The Connellsville Area School District school board voted to remove from school grounds the Ten Commandments monument that was at the heart of a federal lawsuit filed by the Freedom From Religion Foundation and a district family three years ago. The board unanimously voted last week to return the monument to the Fraternal Order of Eagles.
There were some misleading reports about this victory because the court, in its Aug. 28 ruling in our favor, did not order the removal of the monument. For instance, the Pittsburgh Post-Gazette headline inaccurately read, “School’s Ten Commandments monument violates Constitution but can remain in place, judge rules.” Although the judge did not order the removal of the monument, that’s not the same as ruling that the monument could stay.
The judge declared the Ten Commandments monument unconstitutional. That was the most important aspect of the decision and its central holding. Once he made this ruling, there was no real chance the monument would stay up.
But why not just order the removal? With every judicial decision comes a remedy—the method the court uses to right the wrong. The remedy can be money to compensate for an injury, a fine (punitive damages), jail time, or an injunction or order. For instance, in this case, the plaintiffs were awarded $1 in nominal damages for the harm caused by the display.
Some remedies, such as injunctions, are only available in certain instances. Injunctions force action—they order or “enjoin” a specific action. Because an injunction forces people or entities to act or omit an action, it is considered an extraordinary remedy. The brave plaintiff in the case was no longer attending the school with the Ten Commandments display by the time the judge ruled on the case. The case took three years and the student, who was in junior high at the time the case was filed, now attends high school in a different building. So the judge, right or wrong, did not believe an injunction was an inappropriate remedy. But he still ruled the monument unconstitutional.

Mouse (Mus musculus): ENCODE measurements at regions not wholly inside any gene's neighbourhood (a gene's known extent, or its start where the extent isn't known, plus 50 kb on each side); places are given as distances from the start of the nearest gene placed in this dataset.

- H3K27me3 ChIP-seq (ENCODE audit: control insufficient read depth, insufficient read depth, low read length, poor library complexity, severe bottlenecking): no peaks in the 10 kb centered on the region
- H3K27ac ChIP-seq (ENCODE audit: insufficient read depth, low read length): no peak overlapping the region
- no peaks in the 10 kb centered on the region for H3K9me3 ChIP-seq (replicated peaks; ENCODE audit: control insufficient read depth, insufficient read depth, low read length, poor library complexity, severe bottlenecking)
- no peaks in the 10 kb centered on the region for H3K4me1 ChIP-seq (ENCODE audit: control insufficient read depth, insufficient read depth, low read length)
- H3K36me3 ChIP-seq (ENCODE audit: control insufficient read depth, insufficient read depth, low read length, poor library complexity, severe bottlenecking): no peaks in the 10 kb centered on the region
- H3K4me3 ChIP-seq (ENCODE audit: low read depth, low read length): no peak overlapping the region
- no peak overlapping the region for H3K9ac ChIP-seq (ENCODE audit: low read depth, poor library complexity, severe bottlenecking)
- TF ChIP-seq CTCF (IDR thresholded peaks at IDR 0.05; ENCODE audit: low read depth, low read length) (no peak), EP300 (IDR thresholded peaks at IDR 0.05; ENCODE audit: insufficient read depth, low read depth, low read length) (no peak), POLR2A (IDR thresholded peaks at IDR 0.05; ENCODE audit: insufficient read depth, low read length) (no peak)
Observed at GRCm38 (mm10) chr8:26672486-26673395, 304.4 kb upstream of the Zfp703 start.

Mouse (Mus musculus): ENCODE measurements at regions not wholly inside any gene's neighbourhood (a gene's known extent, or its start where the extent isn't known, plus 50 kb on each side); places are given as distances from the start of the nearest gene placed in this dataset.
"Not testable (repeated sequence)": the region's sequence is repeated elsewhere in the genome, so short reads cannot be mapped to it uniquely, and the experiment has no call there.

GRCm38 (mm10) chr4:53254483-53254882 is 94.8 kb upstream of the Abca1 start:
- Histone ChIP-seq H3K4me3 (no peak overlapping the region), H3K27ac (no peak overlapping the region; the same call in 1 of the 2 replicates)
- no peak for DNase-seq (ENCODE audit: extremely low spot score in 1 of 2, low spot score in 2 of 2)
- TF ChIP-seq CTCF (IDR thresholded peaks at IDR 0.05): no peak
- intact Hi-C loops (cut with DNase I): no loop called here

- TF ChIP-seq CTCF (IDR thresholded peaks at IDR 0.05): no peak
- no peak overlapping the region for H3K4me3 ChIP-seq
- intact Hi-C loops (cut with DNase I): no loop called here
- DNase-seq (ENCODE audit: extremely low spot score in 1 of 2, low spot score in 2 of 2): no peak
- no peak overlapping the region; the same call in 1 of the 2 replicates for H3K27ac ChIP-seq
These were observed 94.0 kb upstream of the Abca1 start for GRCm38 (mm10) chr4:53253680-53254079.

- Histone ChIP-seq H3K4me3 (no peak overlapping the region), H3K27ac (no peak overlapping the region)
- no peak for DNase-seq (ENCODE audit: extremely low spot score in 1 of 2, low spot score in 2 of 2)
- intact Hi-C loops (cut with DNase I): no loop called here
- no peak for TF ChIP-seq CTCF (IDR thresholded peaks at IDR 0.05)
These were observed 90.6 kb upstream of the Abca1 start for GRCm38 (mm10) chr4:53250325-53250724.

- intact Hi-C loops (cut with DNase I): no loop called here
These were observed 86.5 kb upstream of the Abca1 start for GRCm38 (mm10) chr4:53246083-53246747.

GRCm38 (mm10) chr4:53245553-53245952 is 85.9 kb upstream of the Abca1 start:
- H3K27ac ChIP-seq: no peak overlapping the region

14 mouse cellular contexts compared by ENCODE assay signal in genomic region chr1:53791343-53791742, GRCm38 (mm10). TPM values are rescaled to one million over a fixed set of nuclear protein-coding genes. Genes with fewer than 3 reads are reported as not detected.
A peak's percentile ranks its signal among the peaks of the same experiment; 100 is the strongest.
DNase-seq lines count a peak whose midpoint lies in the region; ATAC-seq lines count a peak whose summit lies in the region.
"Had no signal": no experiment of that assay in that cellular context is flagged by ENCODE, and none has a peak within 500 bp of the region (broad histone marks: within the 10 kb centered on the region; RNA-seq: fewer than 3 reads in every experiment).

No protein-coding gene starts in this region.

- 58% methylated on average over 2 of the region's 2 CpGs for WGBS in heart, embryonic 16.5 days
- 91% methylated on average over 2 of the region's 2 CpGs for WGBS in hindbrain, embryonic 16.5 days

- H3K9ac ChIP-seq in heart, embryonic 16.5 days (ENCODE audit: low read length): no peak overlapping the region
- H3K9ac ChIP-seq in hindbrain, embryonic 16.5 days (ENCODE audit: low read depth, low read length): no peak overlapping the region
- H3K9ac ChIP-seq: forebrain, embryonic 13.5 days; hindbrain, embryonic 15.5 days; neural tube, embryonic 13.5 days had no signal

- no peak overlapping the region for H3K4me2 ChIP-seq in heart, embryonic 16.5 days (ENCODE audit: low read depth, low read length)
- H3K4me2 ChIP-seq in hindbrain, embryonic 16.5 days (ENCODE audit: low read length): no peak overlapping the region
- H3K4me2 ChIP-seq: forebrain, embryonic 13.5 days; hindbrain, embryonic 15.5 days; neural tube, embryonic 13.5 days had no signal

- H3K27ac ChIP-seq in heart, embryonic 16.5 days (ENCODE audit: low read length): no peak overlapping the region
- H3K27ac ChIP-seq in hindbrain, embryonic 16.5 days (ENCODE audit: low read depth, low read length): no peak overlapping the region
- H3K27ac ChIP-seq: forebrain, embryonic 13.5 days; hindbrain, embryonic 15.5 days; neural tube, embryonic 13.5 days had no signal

If the school district had decided to keep the monument, it would have been in serious trouble. The court explicitly said the monument was unconstitutional, so the district would have knowingly violating a clearly established right under the Constitution.
Typically, a government official is immune from personal liability for his or her work in office. This is known as “qualified immunity.” But when a government official is knowingly violating a clearly established right, the official can be liable for those damages both as a public official and in his or her personal capacity. In other words, if the school board had refused to remove the monument, when FFRF sued the school again—and we would have—the school district would have had to pay up and the individual officials themselves might also have been paying FFRF out of their personal checking accounts.
Fortunately, cooler heads—and the Constitution—prevailed.
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